GLAA testifies on Velasquez nomination for Office of Human Rights
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GLAA testifies on Velasquez nomination for Office of Human Rights


GAY AND LESBIAN ACTIVISTS ALLIANCE OF WASHINGTON
Fighting for Equal Rights Since 1971
P. O. Box 75265
Washington, D.C. 20013
(202) 667-5139


TESTIMONY ON THE CONFIRMATION
OF GUSTAVO VELASQUEZ AS
DIRECTOR OF THE OFFICE OF HUMAN RIGHTS

Before the Committee on Workforce Development and Government Operations

FEBRUARY 9, 2007


Councilmember Schwartz, Members of the Committee, and Fellow Residents:

Good afternoon. My name is Craig Howell. I am a native Washingtonian living in the Dupont Circle neighborhood. I am happy to be here today representing the Gay & Lesbian Activists Alliance of Washington (GLAA), the nation’s oldest continuously active gay and lesbian civil rights group. We will be celebrating the 36th anniversary of our founding in April 1971 with our annual fund-raising reception on Thursday evening April 19 at the Washington Plaza Hotel. You and your colleagues will be receiving your invitations shortly.

We at GLAA regret to report that we have mixed feelings about the nomination of Gustavo Velasquez as the new Director of the Office of Human Rights (OHR).

We were sorry to see Kenneth Saunders leave OHR. Mr. Saunders had served ably throughout his three and a half years as Director, had spearheaded a substantial reduction in OHR’s case backlog and other improvements in OHR’s operations, and had maintained close communications with us. We had specifically urged Mayor Fenty’s transition team to retain Mr. Saunders in his post. Our recommendation was ignored.

To make matters worse, Mayor Fenty violated a written pledge he had given during the campaign to consult with us whenever he needed to choose a new OHR Director. Specifically, he promised us in answer to one of the questions we posed to all Mayoral candidates last year: “I respect the work that GLAA has done in the area of human and civil rights and I will invite a representative of GLAA to join representatives of other groups when and if I appoint a new director for the Office of Human Rights.” This was not done.

Finally, we are concerned that Mr. Velasquez lacks one vital qualification for the position as OHR Director: Professional training and experience in civil rights law enforcement. GLAA fought a long battle to establish this crucial job requirement in the 1990s, when OHR was submerged into another Department that was never headed by anyone with a civil rights law enforcement background. The result was a systematic cannibalization of OHR staff and budget and a deterioration in OHR’s performance, manifested by an explosion in its case backlog. We lobbied the Mayor and Council to re-establish OHR as an independent agency, led by someone committed to and experienced in anti-discrimination law enforcement.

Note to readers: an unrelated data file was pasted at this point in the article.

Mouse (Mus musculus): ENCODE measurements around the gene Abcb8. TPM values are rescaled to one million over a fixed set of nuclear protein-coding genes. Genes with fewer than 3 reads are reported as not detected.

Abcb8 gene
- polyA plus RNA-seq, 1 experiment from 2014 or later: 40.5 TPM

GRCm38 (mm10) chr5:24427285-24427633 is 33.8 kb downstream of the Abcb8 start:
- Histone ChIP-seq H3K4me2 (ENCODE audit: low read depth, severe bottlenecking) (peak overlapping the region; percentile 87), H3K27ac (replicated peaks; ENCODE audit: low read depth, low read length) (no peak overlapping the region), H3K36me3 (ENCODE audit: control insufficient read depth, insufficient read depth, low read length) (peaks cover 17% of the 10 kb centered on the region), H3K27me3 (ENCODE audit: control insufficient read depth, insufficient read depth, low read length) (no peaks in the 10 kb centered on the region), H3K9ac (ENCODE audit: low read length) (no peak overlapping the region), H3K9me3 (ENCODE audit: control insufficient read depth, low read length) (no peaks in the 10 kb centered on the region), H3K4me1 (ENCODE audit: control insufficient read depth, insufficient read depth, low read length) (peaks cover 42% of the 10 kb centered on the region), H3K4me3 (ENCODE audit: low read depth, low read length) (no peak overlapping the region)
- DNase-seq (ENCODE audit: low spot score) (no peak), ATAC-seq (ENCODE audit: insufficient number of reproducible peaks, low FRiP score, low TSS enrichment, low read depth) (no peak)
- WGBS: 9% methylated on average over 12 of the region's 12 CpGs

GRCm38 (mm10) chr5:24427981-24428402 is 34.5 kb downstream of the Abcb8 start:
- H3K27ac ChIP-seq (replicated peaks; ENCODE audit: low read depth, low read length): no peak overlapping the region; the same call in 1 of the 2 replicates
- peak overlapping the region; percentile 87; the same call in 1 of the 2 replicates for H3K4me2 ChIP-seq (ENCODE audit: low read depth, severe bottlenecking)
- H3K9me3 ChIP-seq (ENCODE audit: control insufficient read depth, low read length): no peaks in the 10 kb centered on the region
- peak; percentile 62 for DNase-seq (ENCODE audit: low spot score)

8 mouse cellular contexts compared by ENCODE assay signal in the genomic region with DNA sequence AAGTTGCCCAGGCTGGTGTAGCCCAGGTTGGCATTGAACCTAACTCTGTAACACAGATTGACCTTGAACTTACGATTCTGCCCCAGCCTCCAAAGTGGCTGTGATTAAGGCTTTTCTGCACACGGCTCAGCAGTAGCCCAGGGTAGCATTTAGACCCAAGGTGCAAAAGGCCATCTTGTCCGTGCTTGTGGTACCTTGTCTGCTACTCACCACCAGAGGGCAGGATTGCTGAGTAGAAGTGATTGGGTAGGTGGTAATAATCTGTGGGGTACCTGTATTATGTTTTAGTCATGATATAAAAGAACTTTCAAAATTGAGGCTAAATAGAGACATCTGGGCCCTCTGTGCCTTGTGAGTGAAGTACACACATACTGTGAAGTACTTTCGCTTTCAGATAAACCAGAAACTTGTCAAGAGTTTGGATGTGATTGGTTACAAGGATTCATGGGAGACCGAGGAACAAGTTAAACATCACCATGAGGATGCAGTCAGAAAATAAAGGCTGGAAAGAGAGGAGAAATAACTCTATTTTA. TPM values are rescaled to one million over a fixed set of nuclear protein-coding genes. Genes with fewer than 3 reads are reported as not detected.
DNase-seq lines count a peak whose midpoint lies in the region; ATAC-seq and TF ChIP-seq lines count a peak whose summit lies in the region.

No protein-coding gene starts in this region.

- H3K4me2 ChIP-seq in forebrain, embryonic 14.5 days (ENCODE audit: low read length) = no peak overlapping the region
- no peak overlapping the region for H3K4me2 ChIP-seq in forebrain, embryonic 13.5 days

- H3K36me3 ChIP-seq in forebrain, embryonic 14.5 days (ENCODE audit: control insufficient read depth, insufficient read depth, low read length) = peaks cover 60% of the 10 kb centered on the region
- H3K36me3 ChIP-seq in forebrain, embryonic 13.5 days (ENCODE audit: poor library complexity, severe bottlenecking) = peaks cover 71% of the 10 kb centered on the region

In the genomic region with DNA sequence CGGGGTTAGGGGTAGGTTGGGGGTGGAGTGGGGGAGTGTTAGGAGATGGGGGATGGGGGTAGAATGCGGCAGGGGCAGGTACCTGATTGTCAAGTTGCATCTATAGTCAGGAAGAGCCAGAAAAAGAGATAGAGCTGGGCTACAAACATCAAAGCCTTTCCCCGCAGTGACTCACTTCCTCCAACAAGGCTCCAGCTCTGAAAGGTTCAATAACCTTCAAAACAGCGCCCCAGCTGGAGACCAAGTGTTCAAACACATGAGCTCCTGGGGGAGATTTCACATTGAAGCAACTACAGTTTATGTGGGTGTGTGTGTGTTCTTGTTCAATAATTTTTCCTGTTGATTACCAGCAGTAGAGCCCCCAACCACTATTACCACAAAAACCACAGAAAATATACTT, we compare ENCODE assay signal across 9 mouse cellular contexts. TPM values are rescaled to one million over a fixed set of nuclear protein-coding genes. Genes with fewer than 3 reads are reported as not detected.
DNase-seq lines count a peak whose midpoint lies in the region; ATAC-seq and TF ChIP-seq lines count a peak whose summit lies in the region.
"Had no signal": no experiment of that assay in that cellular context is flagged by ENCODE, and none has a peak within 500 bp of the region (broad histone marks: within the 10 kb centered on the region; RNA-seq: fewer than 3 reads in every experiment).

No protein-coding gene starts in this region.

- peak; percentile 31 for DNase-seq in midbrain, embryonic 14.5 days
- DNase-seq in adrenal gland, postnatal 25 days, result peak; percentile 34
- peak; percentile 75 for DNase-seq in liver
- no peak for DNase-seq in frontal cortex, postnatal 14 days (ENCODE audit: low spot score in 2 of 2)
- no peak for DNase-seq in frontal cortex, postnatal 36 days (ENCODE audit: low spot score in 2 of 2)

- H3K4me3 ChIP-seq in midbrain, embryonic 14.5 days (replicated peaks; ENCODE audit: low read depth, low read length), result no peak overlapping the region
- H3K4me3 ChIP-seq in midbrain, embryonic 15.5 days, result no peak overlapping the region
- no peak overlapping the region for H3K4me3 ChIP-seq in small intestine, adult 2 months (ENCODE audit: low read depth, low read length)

Our efforts were futile until the end of the 90s, when Councilmember Kathy Patterson cleverly engineered OHR’s independence through the budget process. Since then, the District has been well served through the outstanding leadership provided by each of Mayor Williams’ choices as OHR Director. The Mayor’s Personnel Office invited GLAA to participate in the interviews of the finalists for this post in June 2003, the last time a vacancy had to be filled, and GLAA Vice President Rick Rosendall and I were happy to oblige. We were both impressed by the highly qualified and experienced candidates we interviewed from around the country. Mr. Saunders’ subsequent success further vindicated GLAA’s emphasis on the importance of a professional civil rights law enforcement background.

We are troubled by the lack of such experience in Mr. Velasquez’ career. We do not blame him for the predicament we each find ourselves in, since he did not apply for the job and by all reports would have preferred to be serving the new Administration in some other capacity. He seems to have been shoved from his former position as Director of the Office of Latino Affairs into OHR as merely one outcome of some Byzantine machinations by Mayor Fenty’s people. Indeed, when Mr. Rosendall questioned Mayor Fenty in person about this situation at a reception last month, the new Mayor seemed not to be aware of our unhappiness over Mr. Saunders’ unceremonious dismissal and over Mr. Velasquez’ own lack of experience in civil rights law enforcement.

But dissatisfied as we are for all these reasons, we must confess that we have been favorably impressed by Mr. Velasquez over the last few weeks. He took the initiative to request a meeting with us, the first such meeting he sought with any community organization as OHR Director, and then struck all the right notes. He comes across as energetic, conscientious, eager to learn, and dedicated to establishing and maintaining good communications with anyone with a stake in the vigorous enforcement of our landmark D.C. Human Rights Law. He asked us to review his plans for the next several months and promptly responded to our comments and suggestions. Judging by those ambitious plans, it appears he will be able to use his extensive administrative experience to good advantage in his new position.

Accordingly, while we are unable to endorse Mr. Velasquez, neither do we oppose him. We are prepared to work constructively with him for as long as he remains in this post should he be confirmed by the Council. But we will be watching the Fenty administration closely to ensure that it provides the budgetary and other support that OHR needs. And we will be trying hard to ensure that the next time this job opens up, the Mayor will honor his previous promise to involve us and other interested community groups in the selection process and will choose someone with an appropriate record.

Thank you. I would be glad to answer any questions you may have.


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